Advice For Josh On The Last Girl He’ll Break Up, With by Kathleen Latham

Advice For Josh On The Last Girl He’ll Break Up With
by Kathleen Latham

She will talk too much or too little about all the wrong things.
She will flirt with your friends or text you too much or act as if
            she’s only there because she’s doing you a favor.
She’ll hate Springsteen. Or the Red Sox. She won’t like your cat.
She’ll be pretty and nice but mind-numbingly boring.
Or she’ll be reckless and scary but good in bed, like an out-of-control
            carnival ride—all careening lights and screaming brakes and fun
            while it lasts until she hurts you or you hurt her or you both give up
            at the same time.
Or worse—trust me, worse—she will be brilliant and witty and
            far better looking than you.
She’ll love your mom. And run marathons.
She’ll feed the homeless and teach Sunday school and donate half
            her income to UNICEF and half her hair to Locks of Love.
She’ll be a supermodel, pediatric brain surgeon.
But still—still—you will lie beside her late at night and wonder
            what is wrong with you, wonder why it’s not enough, why
            she’s not enough, and you will stare at your ceiling with the
            amazing food she has cooked in your stomach or the carnival ride
            sex coursing through your veins and you will numbly follow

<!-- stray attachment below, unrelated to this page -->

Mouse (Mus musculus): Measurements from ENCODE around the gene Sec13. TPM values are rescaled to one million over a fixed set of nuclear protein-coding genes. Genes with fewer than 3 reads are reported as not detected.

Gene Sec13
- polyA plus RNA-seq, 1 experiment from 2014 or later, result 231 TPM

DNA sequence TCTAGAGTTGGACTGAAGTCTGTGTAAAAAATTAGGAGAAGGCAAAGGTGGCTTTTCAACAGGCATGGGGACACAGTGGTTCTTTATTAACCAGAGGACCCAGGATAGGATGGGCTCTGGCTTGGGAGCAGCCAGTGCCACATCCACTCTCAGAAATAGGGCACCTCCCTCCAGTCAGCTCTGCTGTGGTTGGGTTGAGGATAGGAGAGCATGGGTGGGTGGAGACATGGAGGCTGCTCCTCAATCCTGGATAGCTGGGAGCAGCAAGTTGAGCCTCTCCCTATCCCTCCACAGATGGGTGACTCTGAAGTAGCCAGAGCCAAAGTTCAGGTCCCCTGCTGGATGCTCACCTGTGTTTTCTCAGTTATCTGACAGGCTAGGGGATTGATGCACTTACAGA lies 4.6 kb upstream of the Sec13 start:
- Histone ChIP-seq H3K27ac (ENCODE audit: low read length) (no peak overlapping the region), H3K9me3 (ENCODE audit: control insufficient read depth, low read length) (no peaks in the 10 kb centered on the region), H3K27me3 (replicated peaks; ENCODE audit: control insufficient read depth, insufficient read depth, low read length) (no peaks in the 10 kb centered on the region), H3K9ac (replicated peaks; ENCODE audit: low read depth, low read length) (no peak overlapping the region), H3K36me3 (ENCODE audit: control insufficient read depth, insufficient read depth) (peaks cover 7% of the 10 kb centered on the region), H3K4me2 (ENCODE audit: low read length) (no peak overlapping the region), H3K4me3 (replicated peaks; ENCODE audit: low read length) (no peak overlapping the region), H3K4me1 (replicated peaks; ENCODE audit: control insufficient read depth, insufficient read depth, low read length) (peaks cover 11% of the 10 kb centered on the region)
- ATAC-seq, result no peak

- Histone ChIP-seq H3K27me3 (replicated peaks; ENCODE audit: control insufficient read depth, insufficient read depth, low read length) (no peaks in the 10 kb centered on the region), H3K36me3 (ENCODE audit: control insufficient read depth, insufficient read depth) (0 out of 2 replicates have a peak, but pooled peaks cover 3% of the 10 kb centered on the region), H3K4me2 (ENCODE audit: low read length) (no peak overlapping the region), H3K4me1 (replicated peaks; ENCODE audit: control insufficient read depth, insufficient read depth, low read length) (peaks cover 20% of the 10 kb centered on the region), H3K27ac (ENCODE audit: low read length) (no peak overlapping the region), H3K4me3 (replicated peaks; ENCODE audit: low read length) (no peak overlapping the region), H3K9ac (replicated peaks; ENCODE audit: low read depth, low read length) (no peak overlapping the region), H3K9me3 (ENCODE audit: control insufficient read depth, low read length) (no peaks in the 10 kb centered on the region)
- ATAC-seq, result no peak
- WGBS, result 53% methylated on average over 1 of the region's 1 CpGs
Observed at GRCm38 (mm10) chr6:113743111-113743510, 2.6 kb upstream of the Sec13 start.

the changing of the traffic light that shines through your window
            red to green to yellow to red—stop go slow, stop go slow—
            and you’ll think about settling, only you won’t call it that, you
            won’t use that word, because she is pretty and kind or a thundering
            roller coaster and you are waiting to see where it takes you
            and settling is so arrogant, right, like what makes you such a catch,
            and the light will keep changing and your doubt will keep growing
            and you’ll have the inescapable feeling that you’re running out
            of time or asking all the wrong questions and just when the weight
            of uncertainty threatens to crush you…I want you to stop.
            Stop worrying and wondering and analyzing and guessing.
Because one day, just around the corner, in your same but different life,
            I promise you, promise you, you will meet the woman who comes next.
And in that nearly now, you will lie in your bed watching her sleep—
            her breath a whisper on your cheek—and your mind will be
            quiet and your heart will be full and the only thing the traffic light
            outside your window will keep track of is your silent prayer to time:
            Stop. Go Slow.
Wait for her. Wait for that.

Kathleen Latham is a native Californian who’s been living in the Boston area long enough to have her loyalties questioned. Her poetry has most recently appeared in Constellations, Eunoia Review, Eclectica Magazine, and Tipton Poetry Journal. Unfortunately, her productivity is directly related to the amount of time her cat spends on her keyboard. She can be found online at

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